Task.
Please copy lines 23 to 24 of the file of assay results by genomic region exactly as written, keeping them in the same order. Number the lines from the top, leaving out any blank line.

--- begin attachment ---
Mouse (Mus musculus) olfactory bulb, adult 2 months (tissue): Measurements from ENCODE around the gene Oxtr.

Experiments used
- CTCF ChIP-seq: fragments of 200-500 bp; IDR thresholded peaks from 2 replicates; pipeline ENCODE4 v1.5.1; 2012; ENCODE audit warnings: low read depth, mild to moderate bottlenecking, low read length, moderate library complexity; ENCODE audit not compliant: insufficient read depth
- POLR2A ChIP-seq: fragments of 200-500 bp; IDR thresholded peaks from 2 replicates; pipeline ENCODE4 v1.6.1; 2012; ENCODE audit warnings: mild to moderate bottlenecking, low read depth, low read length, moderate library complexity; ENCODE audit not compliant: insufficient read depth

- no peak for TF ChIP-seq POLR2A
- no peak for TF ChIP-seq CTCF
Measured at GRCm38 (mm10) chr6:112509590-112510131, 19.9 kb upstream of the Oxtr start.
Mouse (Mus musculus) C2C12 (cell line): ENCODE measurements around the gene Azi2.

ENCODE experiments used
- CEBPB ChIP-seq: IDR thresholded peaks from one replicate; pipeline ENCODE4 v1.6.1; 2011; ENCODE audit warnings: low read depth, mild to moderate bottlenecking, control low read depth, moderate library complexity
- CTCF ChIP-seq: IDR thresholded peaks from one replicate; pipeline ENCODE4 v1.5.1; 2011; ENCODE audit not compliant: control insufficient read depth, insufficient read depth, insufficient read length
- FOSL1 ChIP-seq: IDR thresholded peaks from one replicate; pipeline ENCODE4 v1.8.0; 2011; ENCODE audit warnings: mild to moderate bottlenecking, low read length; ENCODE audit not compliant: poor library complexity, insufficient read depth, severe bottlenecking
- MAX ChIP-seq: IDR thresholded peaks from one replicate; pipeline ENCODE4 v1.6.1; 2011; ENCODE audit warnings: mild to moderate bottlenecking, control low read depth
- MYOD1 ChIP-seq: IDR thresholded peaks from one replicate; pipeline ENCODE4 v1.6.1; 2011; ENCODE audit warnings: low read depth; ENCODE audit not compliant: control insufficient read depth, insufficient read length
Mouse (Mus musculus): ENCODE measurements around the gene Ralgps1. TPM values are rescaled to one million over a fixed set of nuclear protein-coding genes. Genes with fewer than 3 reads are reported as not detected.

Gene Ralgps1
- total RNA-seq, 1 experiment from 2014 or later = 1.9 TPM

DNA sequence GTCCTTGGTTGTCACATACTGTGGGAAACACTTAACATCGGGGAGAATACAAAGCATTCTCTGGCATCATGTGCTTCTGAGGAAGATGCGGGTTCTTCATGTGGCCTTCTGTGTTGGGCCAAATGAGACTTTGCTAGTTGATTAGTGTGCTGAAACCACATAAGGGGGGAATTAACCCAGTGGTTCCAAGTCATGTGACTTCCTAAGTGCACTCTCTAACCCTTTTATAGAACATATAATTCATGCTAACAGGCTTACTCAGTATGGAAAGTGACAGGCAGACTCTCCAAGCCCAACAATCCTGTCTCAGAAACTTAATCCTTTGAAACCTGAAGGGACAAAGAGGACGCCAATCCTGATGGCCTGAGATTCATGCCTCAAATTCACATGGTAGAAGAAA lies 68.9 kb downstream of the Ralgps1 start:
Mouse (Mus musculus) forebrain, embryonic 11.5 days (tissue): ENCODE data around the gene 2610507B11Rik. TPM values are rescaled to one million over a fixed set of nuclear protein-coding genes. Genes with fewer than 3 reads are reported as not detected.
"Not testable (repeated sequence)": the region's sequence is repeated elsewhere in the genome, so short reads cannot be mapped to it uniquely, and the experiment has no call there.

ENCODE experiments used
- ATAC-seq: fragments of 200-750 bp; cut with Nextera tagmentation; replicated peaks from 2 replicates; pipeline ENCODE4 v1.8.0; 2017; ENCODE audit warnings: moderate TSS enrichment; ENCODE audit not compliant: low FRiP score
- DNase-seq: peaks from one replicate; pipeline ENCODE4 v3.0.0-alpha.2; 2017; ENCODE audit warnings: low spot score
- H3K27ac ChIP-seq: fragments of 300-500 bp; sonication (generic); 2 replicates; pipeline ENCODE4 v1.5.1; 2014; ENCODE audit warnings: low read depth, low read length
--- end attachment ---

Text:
- DNase-seq: peaks from one replicate; pipeline ENCODE4 v3.0.0-alpha.2; 2017; ENCODE audit warnings: low spot score
- H3K27ac ChIP-seq: fragments of 300-500 bp; sonication (generic); 2 replicates; pipeline ENCODE4 v1.5.1; 2014; ENCODE audit warnings: low read depth, low read length